[sc34wg3] CTM: Mergemap directive and semicolons

Lars Heuer heuer at semagia.com
Mon Nov 3 09:13:20 EST 2008

Hi all,

The mergemap directive [1] provides an optional "notation" identifier.
If the notation is *not* specified the CTM parser must assume that
referenced file uses CTM syntax.

At the meeting in Leipzig we decided that the "notation" should be an
IRI (PSI) and not a string. This decision solves the problem that a
string is a very weak identifier and that the working group can use a
namespace where it can host "official" notations (aside from
'unofficial' notations like AsTMa= and LTM).

So far so good, but this IRI introduces the problem that we cannot
decide if the IRI is meant as notation or as subject identifier (since
the notation is optional). In Leipzig we decided that we introduce
semicolons for all directives to solve the problem.

Maybe an example helps to understand the problem:

 %mergemap http://www.example.org/map.ctm http://www.topicmaps.org/syntax/ctm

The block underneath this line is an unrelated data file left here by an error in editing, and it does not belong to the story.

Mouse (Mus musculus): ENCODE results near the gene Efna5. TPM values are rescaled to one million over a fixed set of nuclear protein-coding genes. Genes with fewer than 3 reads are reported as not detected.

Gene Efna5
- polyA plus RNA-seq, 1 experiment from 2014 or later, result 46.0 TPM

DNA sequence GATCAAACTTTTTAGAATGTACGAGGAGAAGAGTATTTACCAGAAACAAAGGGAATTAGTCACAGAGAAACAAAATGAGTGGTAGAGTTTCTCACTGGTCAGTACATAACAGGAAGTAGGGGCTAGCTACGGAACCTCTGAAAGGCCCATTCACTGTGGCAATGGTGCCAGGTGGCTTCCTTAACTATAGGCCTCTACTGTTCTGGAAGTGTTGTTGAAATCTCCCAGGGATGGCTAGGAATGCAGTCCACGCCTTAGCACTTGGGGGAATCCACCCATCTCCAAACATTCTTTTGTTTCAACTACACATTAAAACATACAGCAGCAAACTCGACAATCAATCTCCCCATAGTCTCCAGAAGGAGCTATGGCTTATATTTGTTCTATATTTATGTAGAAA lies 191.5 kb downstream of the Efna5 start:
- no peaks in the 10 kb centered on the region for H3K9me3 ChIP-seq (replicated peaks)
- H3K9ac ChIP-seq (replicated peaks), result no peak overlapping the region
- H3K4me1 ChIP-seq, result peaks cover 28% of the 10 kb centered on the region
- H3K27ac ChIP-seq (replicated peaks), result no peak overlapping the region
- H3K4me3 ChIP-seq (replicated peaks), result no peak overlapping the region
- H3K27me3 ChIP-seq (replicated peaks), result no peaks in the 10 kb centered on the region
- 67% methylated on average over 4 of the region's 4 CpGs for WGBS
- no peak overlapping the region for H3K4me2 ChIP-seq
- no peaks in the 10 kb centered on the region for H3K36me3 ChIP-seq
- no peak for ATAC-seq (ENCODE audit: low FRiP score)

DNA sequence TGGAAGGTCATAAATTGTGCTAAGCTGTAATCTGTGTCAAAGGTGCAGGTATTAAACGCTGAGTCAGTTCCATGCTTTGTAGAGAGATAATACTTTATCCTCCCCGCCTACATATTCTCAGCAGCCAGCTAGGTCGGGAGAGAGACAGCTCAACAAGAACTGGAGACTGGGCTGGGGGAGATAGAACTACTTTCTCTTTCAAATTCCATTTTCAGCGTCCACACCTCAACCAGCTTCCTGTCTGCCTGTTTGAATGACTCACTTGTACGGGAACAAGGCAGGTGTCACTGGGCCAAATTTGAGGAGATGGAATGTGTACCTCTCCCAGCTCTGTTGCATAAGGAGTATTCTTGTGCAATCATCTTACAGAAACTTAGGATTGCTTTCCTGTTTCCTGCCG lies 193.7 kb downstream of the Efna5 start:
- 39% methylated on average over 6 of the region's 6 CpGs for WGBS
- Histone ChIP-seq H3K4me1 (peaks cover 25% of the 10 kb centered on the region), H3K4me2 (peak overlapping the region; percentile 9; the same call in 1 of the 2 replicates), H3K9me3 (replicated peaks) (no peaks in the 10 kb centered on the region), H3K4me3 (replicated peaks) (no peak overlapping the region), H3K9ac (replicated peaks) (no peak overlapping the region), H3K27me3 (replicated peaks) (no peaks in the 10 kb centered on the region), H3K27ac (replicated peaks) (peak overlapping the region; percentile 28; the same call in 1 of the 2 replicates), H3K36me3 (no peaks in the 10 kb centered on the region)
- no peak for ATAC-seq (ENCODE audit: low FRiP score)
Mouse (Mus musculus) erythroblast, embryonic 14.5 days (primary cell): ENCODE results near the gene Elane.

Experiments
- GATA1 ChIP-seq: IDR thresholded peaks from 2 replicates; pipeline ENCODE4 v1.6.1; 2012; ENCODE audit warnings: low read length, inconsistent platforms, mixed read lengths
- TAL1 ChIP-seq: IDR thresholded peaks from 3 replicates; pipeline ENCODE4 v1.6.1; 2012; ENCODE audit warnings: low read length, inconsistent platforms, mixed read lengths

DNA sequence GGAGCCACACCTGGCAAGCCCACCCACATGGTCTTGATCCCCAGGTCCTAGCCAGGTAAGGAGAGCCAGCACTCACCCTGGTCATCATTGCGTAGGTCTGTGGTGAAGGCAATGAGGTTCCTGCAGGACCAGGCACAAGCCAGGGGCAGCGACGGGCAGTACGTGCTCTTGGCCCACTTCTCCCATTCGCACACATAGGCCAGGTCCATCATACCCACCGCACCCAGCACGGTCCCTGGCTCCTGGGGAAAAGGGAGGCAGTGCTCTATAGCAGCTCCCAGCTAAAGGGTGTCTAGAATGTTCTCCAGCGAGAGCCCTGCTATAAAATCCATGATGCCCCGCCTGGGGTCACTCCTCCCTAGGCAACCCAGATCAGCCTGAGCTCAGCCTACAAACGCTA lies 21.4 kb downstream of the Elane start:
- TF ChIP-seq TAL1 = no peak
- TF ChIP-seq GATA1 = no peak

A parser cannot decide if <http://www.topicmaps.org/syntax/ctm> is
meant as subject identifier or as notation. (It can decide it if it
sees a "." (topic block delimiter) somewhere but that could be too

Current solution:
  a) %mergemap <http://www.example.org/map.ctm>;
  b) %mergemap <http://example.org/map.xtm> <http://topicmaps.org/xtm>;
a) The parser merges the specified map and assumes that it uses CTM
   syntax, otherwise an error is issued
b) The parser merges the specified map using the syntax specified by
   the PSI <http://topicmaps.org/xtm>

Using semicolons after each directive solves the problem but it looks
ugly (version directive: %version 1.0; ).

After taking a shower and thinking about it a bit I wondered if it
wouldn't be better to make the "notation" mandatory for the mergemap
directive: If the directive is changed from

    mergemap ::= '%mergemap' IRI IRI? ';'

    mergemap ::= '%mergemap' IRI IRI

the parser can always decide when the directive was parsed completely
and we wouldn't bother the users to add semicolons everywhere.

What do you think?
[1] <http://www.isotopicmaps.org/ctm/ctm.html#dir-mergemap>

Best regards,

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